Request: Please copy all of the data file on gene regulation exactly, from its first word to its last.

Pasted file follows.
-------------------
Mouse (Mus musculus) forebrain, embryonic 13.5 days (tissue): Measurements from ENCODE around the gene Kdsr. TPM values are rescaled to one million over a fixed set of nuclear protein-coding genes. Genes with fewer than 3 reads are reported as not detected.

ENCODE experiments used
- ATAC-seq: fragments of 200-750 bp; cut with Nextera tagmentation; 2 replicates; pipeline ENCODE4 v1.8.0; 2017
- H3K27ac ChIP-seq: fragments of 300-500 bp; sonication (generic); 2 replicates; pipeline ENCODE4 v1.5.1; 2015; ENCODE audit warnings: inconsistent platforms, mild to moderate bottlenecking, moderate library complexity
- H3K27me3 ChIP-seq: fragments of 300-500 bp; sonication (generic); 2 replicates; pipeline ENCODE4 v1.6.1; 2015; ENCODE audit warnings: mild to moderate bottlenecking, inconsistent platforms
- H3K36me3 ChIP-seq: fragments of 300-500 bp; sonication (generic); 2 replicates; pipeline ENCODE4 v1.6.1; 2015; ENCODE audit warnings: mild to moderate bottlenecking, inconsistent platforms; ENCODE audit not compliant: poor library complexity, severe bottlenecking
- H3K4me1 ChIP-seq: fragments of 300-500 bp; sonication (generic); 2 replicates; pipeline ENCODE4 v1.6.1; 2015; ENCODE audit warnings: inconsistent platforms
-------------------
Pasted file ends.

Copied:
Mouse (Mus musculus) forebrain, embryonic 13.5 days (tissue): Measurements from ENCODE around the gene Kdsr. TPM values are rescaled to one million over a fixed set of nuclear protein-coding genes. Genes with fewer than 3 reads are reported as not detected.

ENCODE experiments used
- ATAC-seq: fragments of 200-750 bp; cut with Nextera tagmentation; 2 replicates; pipeline ENCODE4 v1.8.0; 2017
- H3K27ac ChIP-seq: fragments of 300-500 bp; sonication (generic); 2 replicates; pipeline ENCODE4 v1.5.1; 2015; ENCODE audit warnings: inconsistent platforms, mild to moderate bottlenecking, moderate library complexity
- H3K27me3 ChIP-seq: fragments of 300-500 bp; sonication (generic); 2 replicates; pipeline ENCODE4 v1.6.1; 2015; ENCODE audit warnings: mild to moderate bottlenecking, inconsistent platforms
- H3K36me3 ChIP-seq: fragments of 300-500 bp; sonication (generic); 2 replicates; pipeline ENCODE4 v1.6.1; 2015; ENCODE audit warnings: mild to moderate bottlenecking, inconsistent platforms; ENCODE audit not compliant: poor library complexity, severe bottlenecking
- H3K4me1 ChIP-seq: fragments of 300-500 bp; sonication (generic); 2 replicates; pipeline ENCODE4 v1.6.1; 2015; ENCODE audit warnings: inconsistent platforms